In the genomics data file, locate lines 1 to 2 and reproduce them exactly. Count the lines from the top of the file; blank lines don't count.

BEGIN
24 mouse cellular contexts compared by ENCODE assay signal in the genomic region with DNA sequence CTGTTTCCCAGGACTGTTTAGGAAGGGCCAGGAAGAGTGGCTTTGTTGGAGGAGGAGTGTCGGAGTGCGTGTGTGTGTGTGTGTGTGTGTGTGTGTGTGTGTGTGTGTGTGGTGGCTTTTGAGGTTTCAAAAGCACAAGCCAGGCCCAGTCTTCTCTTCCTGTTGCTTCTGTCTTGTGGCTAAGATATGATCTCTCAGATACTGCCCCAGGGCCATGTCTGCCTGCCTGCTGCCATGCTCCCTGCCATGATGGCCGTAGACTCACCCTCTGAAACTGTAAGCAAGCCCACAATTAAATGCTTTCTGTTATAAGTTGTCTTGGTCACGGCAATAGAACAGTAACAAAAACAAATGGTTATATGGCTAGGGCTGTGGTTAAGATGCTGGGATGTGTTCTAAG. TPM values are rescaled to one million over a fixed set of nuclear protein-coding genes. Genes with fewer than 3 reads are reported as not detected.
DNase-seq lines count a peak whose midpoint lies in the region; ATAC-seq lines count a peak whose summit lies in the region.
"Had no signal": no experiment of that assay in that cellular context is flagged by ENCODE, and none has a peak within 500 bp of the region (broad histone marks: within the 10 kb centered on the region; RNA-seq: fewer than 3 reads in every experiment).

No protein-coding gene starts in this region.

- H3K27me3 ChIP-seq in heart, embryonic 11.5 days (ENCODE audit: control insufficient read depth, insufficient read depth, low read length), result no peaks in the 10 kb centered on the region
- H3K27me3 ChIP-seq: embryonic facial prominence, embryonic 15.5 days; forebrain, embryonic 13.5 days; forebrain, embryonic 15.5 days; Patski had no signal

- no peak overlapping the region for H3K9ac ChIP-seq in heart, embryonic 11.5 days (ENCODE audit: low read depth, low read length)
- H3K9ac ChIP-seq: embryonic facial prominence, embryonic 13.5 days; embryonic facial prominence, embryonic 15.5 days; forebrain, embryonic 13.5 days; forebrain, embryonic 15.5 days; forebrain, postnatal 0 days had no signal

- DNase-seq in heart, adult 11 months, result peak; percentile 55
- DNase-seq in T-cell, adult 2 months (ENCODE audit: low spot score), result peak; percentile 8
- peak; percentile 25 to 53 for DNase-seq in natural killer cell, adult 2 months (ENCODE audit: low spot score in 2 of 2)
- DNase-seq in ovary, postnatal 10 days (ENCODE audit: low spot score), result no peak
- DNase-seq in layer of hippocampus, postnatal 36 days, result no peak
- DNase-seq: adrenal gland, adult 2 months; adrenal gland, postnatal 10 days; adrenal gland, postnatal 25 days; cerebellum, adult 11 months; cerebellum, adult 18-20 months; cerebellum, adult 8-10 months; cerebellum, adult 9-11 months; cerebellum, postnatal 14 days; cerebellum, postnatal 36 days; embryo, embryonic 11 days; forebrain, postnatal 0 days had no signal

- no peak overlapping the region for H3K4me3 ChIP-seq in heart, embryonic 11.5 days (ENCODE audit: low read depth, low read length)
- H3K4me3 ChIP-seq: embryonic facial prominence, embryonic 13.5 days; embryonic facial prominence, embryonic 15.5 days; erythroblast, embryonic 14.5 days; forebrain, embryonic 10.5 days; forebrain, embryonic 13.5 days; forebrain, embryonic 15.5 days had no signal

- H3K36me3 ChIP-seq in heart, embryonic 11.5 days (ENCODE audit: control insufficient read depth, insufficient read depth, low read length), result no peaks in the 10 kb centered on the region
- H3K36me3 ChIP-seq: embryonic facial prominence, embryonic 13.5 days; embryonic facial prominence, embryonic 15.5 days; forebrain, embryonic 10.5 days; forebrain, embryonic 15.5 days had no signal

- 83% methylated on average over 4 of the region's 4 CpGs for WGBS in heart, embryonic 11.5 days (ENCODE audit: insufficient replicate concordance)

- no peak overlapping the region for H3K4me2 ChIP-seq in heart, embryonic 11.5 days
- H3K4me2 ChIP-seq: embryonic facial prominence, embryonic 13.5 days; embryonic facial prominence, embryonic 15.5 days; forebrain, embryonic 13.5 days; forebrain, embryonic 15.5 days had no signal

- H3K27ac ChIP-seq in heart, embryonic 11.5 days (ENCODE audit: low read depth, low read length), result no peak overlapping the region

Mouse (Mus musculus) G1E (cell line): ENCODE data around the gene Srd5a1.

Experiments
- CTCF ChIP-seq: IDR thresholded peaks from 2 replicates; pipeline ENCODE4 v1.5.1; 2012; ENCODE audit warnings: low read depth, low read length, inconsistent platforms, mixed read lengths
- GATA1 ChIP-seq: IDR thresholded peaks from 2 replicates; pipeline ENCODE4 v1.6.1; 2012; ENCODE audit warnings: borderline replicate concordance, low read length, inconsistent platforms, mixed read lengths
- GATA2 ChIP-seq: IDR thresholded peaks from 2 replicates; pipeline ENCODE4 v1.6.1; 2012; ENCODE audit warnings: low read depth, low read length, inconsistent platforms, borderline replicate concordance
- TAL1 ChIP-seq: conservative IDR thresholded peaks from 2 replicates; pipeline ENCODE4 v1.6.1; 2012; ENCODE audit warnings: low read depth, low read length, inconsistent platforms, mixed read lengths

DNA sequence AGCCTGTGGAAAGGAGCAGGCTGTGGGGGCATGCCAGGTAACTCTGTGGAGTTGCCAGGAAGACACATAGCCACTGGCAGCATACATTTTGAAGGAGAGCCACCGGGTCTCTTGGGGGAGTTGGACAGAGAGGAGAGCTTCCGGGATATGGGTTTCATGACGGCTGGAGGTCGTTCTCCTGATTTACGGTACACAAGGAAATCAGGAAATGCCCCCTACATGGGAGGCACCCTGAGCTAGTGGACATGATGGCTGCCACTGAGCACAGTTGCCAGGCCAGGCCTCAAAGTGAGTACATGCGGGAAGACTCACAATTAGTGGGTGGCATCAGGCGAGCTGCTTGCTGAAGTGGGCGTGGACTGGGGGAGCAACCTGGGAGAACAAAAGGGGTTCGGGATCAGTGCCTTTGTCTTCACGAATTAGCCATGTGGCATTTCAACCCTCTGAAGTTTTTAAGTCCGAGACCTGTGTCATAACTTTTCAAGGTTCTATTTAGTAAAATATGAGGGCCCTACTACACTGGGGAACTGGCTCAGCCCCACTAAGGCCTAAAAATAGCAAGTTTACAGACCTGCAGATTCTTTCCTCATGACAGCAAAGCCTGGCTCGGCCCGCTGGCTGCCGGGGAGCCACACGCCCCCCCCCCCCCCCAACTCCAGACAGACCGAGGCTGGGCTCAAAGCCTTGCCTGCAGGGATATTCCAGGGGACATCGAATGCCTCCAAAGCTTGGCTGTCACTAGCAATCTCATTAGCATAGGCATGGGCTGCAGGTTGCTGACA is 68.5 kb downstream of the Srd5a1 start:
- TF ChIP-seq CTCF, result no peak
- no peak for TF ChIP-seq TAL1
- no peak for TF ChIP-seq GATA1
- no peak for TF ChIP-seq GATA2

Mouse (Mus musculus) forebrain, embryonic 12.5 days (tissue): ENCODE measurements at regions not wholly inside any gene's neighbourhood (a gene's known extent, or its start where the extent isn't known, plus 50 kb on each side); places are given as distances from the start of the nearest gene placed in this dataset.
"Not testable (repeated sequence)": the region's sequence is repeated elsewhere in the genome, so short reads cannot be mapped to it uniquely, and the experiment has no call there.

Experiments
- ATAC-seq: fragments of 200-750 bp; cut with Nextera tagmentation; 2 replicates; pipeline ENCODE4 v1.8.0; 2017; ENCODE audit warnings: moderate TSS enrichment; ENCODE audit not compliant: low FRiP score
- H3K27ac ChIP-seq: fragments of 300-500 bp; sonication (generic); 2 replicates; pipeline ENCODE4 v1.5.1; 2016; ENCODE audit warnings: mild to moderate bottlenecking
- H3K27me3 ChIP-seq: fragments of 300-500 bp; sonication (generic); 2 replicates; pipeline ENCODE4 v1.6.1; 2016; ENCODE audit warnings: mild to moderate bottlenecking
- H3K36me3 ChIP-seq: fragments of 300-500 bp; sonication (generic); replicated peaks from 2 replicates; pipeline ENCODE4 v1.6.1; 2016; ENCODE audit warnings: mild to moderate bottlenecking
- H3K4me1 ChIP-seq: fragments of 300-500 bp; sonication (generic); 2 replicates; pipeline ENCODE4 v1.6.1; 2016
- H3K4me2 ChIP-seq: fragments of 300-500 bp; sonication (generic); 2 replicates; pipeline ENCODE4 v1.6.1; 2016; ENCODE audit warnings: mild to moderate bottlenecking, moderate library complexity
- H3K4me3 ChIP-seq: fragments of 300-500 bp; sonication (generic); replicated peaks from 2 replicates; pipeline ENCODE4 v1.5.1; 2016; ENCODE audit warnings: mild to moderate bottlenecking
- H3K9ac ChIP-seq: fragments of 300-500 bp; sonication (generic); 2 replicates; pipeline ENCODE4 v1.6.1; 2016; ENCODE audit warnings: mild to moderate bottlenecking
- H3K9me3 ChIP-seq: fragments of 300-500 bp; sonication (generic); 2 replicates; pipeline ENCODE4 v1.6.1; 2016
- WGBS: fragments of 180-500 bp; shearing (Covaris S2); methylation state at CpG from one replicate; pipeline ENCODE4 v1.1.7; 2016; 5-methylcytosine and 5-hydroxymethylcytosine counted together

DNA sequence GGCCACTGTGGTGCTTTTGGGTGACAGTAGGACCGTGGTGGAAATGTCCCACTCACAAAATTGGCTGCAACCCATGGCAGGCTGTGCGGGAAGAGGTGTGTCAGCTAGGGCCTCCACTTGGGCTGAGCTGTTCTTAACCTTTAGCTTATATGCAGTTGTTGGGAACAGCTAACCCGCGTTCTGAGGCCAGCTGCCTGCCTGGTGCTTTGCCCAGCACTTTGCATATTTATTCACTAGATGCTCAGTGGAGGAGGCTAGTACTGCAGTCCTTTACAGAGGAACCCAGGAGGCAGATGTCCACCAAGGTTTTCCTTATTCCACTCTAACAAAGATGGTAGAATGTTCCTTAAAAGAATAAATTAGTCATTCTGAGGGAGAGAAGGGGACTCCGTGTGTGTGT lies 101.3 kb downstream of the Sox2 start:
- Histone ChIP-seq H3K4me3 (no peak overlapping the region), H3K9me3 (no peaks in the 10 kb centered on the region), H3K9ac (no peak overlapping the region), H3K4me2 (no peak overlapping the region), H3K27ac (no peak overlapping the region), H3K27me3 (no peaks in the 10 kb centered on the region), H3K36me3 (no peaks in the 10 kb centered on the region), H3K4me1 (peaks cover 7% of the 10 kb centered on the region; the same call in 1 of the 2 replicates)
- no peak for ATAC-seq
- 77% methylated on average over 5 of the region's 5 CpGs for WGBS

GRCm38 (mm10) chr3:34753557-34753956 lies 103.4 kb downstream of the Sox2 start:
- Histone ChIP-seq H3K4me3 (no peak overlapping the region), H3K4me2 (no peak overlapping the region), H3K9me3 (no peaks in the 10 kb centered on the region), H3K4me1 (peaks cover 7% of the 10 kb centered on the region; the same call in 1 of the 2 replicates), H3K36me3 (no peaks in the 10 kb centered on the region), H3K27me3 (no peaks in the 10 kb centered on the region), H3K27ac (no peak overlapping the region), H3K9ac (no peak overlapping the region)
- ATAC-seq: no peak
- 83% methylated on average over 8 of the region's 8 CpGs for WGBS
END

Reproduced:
24 mouse cellular contexts compared by ENCODE assay signal in the genomic region with DNA sequence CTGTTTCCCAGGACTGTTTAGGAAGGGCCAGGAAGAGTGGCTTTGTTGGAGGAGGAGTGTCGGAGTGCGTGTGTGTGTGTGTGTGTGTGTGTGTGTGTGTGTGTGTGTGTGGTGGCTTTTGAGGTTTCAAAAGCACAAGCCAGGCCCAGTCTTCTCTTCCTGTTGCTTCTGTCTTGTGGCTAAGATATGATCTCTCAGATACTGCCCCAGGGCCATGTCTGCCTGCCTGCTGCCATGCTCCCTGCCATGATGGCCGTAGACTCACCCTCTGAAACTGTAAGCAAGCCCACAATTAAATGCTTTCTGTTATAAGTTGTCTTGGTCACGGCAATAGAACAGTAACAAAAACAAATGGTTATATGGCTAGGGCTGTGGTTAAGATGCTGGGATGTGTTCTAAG. TPM values are rescaled to one million over a fixed set of nuclear protein-coding genes. Genes with fewer than 3 reads are reported as not detected.
DNase-seq lines count a peak whose midpoint lies in the region; ATAC-seq lines count a peak whose summit lies in the region.